489 F2d 278 Snow v. State of Oklahoma J

489 F.2d 278

Kermit SNOW, Petitioner-Appellant,
STATE OF OKLAHOMA, and/or Park J. Anderson, Warden, Oklahoma
State Penitentiary, Defendants-Appellees.

No. 73-1365.

United States Court of Appeals, Tenth Circuit.

Submitted Dec. 5, 1973.
Decided Dec. 28, 1973.

Appellant filed a memorandum in opposition to summary affirmance pro se.

Before LEWIS, Chief Judge, and SETH and McWILLIAMS, Circuit Judges.



Appellant was convicted in the District Court of Lincoln County, Oklahoma of shooting with intent to kill after former conviction of a felony. His conviction was affirmed on appeal to the Oklahoma Court of Criminal Appeals, Snow v. Oklahoma, 453 P.2d 274 (Cr.App.1969), and having exhausted his state remedies, appellant sought and was denied habeas corpus relief in the United States District Court for the District of Oklahoma. We affirm.


As grounds for relief, appellant alleges that: 1) he was denied compulsory process at the preliminary hearing; 2) he was not afforded a preliminary hearing on the amended charge of after former conviction of a felony; 3) the state took his fingerprints in violation of his fifth amendment privilege against self-incrimination; 4) the former conviction upon which the after former conviction of a felony charge was based was obtained in violation of his constitutional rights; and 5) he was denied a fair trial because a deputy sheriff with his badge displayed was present in the courtroom during trial.


It is well settled that habeas corpus relief is available only to one whose conviction was obtained in violation of his constitutional rights. Mathis v. Colorado, 425 F.2d 1165 (10th Cir. 1970); Hickock v. Crouse,334 F.2d 95 (10th Cir. 1964). It is against this fundamental rule that we must review appellant's alleged grounds for relief.


There is no federal constitutional right to a preliminary hearing. Ramirez v. Arizona, 437 F.2d 119 (9th Cir. 1971); Collins v. Swenson, 443 F.2d 329 (8th Cir. 1971); Pearce v. Cox, 354 F.2d 884 (10th Cir. 1965), cert. denied 384 U.S. 976, 86 S.Ct. 1869, 16 L.Ed.2d 685 (1966). Appellant was afforded a preliminary hearing as required by Article II, 17 of the Oklahoma Constitution, and there is nothing in the record to indicate that anything transpired at the preliminary hearing which denied appellant a fair and impartial trial, and further, as admitted by appellant in his petition for habeas corpus relief, the amended charge of shooting with intent to kill after former conviction of a felony was filed prior to the preliminary hearing. Appellant is not entitled to relief on the first two grounds.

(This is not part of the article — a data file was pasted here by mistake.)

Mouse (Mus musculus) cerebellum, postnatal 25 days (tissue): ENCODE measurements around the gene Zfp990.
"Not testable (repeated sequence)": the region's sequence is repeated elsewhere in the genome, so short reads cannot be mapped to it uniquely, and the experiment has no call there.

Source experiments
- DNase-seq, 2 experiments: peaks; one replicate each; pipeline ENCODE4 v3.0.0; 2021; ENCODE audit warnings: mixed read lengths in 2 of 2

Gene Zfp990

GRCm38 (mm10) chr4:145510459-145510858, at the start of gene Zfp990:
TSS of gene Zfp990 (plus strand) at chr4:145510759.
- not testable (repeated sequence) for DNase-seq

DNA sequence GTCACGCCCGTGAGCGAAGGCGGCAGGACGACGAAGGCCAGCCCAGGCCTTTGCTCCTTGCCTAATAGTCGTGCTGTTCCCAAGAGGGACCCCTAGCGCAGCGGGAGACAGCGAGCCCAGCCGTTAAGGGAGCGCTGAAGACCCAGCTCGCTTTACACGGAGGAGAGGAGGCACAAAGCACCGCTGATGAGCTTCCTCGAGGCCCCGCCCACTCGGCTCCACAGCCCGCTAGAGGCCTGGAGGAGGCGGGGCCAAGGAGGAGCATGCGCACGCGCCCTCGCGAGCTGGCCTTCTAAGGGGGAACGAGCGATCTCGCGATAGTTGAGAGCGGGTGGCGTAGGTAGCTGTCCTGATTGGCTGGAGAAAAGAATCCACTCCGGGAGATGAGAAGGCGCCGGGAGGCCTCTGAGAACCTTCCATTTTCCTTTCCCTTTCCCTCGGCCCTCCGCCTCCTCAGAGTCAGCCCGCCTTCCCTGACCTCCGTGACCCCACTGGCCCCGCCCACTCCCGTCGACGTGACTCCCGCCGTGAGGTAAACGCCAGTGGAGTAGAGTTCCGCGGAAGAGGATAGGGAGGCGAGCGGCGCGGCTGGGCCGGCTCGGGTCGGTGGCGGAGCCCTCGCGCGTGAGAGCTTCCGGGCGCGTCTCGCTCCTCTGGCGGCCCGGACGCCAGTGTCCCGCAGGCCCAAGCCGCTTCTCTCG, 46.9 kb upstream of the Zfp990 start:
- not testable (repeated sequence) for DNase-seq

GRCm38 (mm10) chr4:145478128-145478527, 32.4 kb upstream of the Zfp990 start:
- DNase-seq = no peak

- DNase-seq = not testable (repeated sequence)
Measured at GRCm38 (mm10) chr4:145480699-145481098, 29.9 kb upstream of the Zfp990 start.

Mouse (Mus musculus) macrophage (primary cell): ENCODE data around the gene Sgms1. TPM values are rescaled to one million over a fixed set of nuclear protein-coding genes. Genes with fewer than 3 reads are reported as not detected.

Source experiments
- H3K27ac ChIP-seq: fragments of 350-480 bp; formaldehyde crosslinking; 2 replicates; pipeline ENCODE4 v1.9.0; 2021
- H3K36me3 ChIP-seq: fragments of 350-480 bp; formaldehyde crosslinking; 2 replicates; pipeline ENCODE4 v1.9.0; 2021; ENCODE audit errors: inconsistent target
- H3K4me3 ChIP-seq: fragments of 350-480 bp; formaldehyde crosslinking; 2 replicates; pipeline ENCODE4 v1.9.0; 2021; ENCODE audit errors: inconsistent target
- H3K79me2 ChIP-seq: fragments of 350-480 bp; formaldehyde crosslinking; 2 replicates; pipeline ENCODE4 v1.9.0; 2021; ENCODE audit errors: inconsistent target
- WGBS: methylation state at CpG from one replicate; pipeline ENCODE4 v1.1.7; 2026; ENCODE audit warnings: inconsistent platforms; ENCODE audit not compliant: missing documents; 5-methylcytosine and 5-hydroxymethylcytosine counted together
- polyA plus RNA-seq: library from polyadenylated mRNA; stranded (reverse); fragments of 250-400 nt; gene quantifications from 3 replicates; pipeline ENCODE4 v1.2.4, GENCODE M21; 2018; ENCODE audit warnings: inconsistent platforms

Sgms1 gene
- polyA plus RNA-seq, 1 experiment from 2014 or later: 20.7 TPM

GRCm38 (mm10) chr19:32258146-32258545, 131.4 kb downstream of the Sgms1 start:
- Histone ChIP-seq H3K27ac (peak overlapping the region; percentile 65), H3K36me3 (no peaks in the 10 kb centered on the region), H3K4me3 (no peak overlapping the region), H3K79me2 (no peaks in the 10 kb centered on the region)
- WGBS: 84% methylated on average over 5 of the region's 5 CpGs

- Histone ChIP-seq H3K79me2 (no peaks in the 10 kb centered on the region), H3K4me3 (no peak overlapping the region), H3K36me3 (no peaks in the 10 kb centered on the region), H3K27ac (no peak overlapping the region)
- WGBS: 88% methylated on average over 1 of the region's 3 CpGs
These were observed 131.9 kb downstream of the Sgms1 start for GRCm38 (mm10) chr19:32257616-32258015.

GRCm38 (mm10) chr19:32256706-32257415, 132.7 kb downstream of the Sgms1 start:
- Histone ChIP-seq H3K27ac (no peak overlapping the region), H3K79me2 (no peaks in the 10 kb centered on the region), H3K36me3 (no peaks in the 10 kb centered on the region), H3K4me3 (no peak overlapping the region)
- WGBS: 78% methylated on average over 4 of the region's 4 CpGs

Similarly, appellant's third ground for relief is without merit since there is no constitutional right not to be fingerprinted. Schmerber v. California, 384 U.S. 757, 86 S.Ct. 1826, 16 L.Ed.2d 908 (1966); Hackworth v. Beto, 434 F.2d 852 (5th Cir. 1970).


Appellant's fourth claim is based upon a plea of guilty entered in 1932 in the District Court of Okfuskee County, Oklahoma to a charge of robbery with firearms. He was not represented by counsel at such proceedings. While we question whether a notation in the court record that appellant waived counsel is sufficient to establish that he intelligently and voluntarily relinquished a known right, Tucker v. Anderson, 483 F.2d 423 (10th Cir. 1973), nevertheless, appellant is not entitled to relief on this ground: The record clearly shows that, in addition to the 1932 robbery conviction, appellant was also convicted in 1945 of second degree manslaughter, and that such conviction formed a part of the after former conviction of a felony charge. He was represented by counsel during such proceedings and there is nothing to indicate that the 1945 conviction was obtained in violation of his constitutional rights.


Finally, it was incumbent upon appellant to show prejudice by the mere presence in the courtroom of a deputy sheriff. In denying appellant's motion for a mistrial, the state court held a hearing on this issue. It found that there was no indication during the trial that appellant was in custody of the deputy sheriff, who sat behind the rail some twelve to fifteen feet back of appellant, or that he had been in shackles or that anything had transpired which would have indicated to the jury that appellant was in custody. The type and necessity of precautionary measures taken during the course of trial is within the sound discretion of the trial court. United States v. Smith, 436 F.2d 787 (5th Cir. 1971); Woodards v. Cardwell, 430 F.2d 978 (6th Cir. 1970), cert. denied 401 U.S. 911, 91 S.Ct. 874, 27 L.Ed.2d 809 (1971); Guffey v. United States, 310 F.2d 753 (10th Cir. 1962); DeWolf v. Waters, 205 F.2d 234 (10th Cir. 1953), cert. denied 346 U.S. 837, 74 S.Ct. 56, 98 L.Ed. 358 (1953). This issue was fully litigated in the state proceedings, and our review of the record leads us to the conclusion that there was no abuse of discretion here.


Upon docketing appellant was notified that we were considering summary affirmance and of his right to file a memorandum in opposition to such action. We now have appellant's response before us. Nevertheless, after a careful and thorough review of the records and files in this case, we are convinced that the judgment of the district court was correct.